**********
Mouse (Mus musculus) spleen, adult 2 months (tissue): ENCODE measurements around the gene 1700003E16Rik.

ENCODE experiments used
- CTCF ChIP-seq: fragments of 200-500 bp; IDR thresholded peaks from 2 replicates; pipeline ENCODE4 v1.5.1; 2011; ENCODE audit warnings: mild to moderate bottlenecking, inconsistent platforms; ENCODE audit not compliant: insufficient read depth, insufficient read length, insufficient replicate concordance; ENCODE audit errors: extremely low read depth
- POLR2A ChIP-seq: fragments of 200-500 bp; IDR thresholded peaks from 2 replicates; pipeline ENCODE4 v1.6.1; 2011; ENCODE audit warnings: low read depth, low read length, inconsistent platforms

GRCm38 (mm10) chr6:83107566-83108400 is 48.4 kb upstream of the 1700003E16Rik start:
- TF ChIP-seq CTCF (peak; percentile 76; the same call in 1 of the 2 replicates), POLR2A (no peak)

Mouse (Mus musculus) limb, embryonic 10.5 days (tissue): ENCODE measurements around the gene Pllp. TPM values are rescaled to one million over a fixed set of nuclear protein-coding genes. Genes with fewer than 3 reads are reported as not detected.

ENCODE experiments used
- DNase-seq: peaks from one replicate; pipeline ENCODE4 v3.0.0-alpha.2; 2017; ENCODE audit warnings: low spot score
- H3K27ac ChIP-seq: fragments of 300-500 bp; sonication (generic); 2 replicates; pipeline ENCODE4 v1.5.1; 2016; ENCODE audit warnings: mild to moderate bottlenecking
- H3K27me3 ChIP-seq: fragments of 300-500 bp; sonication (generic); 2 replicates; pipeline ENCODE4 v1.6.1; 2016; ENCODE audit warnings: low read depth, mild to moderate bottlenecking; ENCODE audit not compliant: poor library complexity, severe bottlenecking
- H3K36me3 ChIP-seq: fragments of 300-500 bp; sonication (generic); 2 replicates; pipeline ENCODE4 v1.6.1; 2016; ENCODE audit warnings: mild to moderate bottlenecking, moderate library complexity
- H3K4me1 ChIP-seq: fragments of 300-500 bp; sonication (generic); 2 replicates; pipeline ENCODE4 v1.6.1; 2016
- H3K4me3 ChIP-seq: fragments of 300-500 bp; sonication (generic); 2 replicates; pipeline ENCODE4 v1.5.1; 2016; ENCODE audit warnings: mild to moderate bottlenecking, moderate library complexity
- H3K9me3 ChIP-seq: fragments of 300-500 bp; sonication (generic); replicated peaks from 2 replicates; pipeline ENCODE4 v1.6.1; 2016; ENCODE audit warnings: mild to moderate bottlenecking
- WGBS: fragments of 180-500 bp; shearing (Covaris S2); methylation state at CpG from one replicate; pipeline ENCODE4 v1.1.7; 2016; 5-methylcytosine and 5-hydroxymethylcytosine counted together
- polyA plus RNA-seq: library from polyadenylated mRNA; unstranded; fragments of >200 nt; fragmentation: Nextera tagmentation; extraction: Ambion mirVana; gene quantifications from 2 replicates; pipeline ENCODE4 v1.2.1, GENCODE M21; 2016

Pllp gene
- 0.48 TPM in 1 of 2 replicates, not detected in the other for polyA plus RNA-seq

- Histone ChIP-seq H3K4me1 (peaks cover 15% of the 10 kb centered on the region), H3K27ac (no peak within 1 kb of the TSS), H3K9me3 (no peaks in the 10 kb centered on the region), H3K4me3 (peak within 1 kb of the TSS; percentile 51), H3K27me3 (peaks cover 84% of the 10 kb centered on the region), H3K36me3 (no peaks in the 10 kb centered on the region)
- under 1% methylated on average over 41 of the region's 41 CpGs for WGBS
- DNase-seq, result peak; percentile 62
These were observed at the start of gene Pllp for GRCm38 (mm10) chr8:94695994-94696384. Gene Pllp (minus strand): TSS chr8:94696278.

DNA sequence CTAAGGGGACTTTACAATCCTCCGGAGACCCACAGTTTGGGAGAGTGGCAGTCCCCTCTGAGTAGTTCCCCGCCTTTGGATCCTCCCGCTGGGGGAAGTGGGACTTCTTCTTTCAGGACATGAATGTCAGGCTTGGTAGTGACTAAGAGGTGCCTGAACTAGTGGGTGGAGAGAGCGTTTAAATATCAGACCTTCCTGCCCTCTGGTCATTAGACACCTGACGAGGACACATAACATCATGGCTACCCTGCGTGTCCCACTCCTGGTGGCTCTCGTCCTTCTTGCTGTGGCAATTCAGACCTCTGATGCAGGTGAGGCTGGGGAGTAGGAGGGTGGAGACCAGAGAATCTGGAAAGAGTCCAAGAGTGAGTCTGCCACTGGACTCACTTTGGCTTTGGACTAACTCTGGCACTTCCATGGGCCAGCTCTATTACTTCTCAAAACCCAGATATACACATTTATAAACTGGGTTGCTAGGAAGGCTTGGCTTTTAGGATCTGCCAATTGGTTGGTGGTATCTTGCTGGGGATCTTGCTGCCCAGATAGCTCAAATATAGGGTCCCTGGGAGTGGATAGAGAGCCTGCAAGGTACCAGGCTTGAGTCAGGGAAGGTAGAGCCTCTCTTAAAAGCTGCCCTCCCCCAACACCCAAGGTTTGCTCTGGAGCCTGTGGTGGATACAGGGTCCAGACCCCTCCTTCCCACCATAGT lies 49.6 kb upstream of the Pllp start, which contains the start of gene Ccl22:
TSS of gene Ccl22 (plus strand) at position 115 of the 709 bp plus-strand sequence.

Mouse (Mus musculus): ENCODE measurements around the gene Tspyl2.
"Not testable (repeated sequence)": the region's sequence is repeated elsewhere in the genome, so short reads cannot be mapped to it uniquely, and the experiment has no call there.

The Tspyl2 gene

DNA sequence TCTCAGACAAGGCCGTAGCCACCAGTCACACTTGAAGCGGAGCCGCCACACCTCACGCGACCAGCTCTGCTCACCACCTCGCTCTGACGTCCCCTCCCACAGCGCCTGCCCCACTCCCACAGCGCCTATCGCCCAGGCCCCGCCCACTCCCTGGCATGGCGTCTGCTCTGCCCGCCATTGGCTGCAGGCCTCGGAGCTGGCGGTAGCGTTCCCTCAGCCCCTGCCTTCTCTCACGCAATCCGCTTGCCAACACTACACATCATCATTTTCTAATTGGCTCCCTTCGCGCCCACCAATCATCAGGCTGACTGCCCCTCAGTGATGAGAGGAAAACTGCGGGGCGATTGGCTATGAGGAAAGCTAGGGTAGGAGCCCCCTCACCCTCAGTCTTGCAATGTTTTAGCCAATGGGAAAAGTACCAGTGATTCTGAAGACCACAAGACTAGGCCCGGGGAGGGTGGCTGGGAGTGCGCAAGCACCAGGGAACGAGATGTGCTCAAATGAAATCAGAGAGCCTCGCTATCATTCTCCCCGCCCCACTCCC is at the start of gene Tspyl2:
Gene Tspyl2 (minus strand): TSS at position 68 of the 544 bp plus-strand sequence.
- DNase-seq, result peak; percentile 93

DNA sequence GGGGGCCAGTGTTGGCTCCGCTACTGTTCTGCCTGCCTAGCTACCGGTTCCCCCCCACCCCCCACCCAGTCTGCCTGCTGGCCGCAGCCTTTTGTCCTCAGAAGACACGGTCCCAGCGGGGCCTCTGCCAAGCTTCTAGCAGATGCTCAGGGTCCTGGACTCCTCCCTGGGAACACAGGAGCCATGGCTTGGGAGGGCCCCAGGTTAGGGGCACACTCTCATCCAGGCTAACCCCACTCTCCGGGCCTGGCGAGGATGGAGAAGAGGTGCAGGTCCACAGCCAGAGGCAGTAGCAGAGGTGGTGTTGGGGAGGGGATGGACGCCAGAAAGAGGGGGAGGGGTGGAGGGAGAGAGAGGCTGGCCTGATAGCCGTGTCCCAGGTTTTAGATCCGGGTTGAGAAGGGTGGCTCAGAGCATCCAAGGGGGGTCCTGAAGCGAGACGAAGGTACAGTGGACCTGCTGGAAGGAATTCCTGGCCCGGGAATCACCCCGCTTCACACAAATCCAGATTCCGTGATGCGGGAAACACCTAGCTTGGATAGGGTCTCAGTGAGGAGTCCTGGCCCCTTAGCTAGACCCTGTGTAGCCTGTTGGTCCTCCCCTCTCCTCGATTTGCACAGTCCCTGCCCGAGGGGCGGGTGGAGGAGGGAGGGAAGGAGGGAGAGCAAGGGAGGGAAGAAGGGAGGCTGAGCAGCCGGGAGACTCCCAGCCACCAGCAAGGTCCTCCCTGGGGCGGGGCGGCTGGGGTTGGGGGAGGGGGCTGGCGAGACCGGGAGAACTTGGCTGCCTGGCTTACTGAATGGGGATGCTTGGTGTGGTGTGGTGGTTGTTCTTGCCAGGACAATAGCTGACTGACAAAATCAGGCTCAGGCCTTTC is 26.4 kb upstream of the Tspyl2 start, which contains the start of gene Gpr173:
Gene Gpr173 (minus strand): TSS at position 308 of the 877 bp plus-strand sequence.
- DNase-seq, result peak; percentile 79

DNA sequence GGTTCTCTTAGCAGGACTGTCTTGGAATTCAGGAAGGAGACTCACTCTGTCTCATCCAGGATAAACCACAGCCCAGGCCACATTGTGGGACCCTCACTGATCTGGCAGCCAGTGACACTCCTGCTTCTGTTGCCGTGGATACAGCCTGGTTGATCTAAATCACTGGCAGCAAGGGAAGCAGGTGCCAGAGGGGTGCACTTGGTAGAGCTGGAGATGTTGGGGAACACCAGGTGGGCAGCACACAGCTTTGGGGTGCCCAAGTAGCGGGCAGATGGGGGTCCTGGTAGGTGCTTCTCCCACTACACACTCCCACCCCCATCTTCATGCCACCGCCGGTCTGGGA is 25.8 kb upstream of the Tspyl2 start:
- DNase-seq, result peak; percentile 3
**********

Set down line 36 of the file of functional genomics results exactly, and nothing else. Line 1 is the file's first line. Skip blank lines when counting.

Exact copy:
- DNase-seq, result peak; percentile 3